What evidence does Malamud provide to support the thesis—or theme—in "The Magic Barrel?"
In Malamud's short story, "The Magic Barrel," the author does not present a "thesis." We can, however, discover the story's themes. A thesis is defined as...
...a proposition stated or put forward for consideration, especially one to be discussed and proved...
Malamud does not come right out and tell the reader what to think. But his themes, the life-truths he wishes to share with the reader, can be discovered through observation. The themes are presented in the story in the form of the narrative.
There are several themes in the story. The first deals with one's identity. When Leo goes out walking with Lily Hirschorne, one of Salzman's potential brides, he becomes aware that he is not the man he believed himself to be. His relationship with God does not exist:
..."I think," he said..."that I came to God not because I loved him, but because I did not."
His lack of a relationship with God is devastating to Leo, for his entire future was based upon serving God and a congregation. Leo realizes that he is imperfect. He knows he is living without love in his life. And while he believes that he has lost a great deal, he feels that his "redemption" can be found in love—something he never looked for in his arrangement with Salzman.
Another theme is God and religion, and for Leo, his identity is tied closely to God and his faith, for he "has always been interested in the Law." In finding himself, he may also find a relationship with God.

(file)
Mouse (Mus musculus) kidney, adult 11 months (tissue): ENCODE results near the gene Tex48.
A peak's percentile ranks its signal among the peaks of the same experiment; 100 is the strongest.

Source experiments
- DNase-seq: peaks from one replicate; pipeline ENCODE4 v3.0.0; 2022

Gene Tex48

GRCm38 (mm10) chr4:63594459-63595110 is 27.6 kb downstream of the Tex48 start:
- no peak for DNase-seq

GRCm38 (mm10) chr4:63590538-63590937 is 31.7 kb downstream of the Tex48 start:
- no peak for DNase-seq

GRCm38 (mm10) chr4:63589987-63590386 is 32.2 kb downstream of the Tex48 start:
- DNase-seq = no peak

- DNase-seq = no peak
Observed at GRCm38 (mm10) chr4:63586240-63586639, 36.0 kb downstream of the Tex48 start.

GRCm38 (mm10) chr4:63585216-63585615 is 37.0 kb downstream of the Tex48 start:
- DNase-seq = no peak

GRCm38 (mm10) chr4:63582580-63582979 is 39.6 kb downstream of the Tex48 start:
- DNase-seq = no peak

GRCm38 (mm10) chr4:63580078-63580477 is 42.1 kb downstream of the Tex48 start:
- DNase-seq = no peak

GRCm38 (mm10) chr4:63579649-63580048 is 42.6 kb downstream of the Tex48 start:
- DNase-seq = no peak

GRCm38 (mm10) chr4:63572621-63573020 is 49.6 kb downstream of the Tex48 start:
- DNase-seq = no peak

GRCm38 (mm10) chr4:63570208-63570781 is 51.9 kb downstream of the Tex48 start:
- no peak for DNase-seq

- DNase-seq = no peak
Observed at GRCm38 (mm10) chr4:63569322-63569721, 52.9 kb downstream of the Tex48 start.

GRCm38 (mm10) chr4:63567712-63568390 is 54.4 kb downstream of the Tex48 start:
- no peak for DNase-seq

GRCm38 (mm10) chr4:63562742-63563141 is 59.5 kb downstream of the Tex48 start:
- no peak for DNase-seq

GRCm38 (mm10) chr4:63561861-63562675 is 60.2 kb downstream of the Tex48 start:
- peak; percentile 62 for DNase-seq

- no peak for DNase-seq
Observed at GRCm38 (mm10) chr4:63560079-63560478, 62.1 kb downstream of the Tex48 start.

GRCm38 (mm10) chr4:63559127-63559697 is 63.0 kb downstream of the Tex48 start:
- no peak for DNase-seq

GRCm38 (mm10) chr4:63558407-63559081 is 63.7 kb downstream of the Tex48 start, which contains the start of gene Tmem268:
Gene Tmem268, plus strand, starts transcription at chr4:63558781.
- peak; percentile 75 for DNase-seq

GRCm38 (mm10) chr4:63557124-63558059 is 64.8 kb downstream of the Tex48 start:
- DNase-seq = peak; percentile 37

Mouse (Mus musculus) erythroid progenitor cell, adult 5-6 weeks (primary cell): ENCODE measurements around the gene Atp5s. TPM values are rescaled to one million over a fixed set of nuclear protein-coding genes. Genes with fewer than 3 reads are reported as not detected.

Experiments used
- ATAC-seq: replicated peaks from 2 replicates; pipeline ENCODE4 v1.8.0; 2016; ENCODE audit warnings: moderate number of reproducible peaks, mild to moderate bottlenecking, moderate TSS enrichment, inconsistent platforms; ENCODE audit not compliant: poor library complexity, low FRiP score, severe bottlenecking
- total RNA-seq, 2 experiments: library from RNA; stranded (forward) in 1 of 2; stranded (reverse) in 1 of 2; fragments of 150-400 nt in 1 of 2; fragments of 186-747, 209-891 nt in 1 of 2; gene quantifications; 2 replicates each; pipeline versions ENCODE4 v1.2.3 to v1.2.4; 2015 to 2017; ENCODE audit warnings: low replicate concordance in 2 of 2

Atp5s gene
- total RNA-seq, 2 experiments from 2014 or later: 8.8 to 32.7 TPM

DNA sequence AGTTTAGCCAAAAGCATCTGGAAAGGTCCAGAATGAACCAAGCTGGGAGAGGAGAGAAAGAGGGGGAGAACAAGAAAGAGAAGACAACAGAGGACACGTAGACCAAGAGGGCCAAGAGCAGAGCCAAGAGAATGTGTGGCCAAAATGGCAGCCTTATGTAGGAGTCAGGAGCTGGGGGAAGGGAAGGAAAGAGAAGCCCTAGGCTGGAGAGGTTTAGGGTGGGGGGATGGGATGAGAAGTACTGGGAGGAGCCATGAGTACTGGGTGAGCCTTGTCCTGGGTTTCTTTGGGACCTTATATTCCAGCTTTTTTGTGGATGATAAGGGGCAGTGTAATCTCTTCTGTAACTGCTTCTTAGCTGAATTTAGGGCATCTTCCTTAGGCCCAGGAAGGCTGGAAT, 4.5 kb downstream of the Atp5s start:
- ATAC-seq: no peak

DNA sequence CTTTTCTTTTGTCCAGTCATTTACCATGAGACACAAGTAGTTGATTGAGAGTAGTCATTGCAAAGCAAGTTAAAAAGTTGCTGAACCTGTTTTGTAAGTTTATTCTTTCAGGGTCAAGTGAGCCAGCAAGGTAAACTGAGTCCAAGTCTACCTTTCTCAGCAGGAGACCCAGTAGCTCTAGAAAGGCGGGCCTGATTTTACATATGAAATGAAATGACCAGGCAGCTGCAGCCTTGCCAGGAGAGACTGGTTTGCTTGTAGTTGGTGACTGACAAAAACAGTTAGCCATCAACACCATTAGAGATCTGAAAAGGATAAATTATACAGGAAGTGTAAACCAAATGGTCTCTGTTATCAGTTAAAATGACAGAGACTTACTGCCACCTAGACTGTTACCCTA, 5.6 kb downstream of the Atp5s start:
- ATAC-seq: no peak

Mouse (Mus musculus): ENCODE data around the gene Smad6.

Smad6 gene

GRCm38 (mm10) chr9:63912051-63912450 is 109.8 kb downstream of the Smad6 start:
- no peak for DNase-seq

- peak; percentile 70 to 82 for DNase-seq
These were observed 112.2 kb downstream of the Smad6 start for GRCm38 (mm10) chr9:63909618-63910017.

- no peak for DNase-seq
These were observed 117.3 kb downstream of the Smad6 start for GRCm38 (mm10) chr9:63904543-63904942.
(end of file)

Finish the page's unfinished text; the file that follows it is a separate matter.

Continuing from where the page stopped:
Central to Malamud’s ‘‘The Magic Barrel’’ is the idea that to love God, one must love man first.
Leo has not learned to love others; he does not love himself. And so, he is unable to love God.
...he did not love God as well as he might, because he had not loved man.
While Leo has attended classes and learned about religion from the theoretical and analytical perspectives, he has never learned to know and live it in a personal way: he has studied the facts, but not practiced love—he has always approached religion (and life, it seems) at arm's length. It would appear that this side of his work (loving others) has never occurred to him before. And while he acts dejected and defeated for a time after realizing his imperfections, he finally decides that he must go out and look for love in the world...not through a marriage arranged by Salzman. Ironically, however, it is through Salzman that Leo finds the picture of Stella—and love. In helping Stella to find redemption, he is learning to love, and traveling much the same road as she is: neither of them is perfect, but each is capable of loving another, and each desires a fresh start. It is no mistake that Leo meets Stella on a spring evening. Spring denotes new life and rebirth.
Malamud conveys to the reader (through his narrative) that to love others is to be truly fulfilled. And to love others allows one to love self, and moreover, love God—which in central to Leo's relationship with God and those he will serve.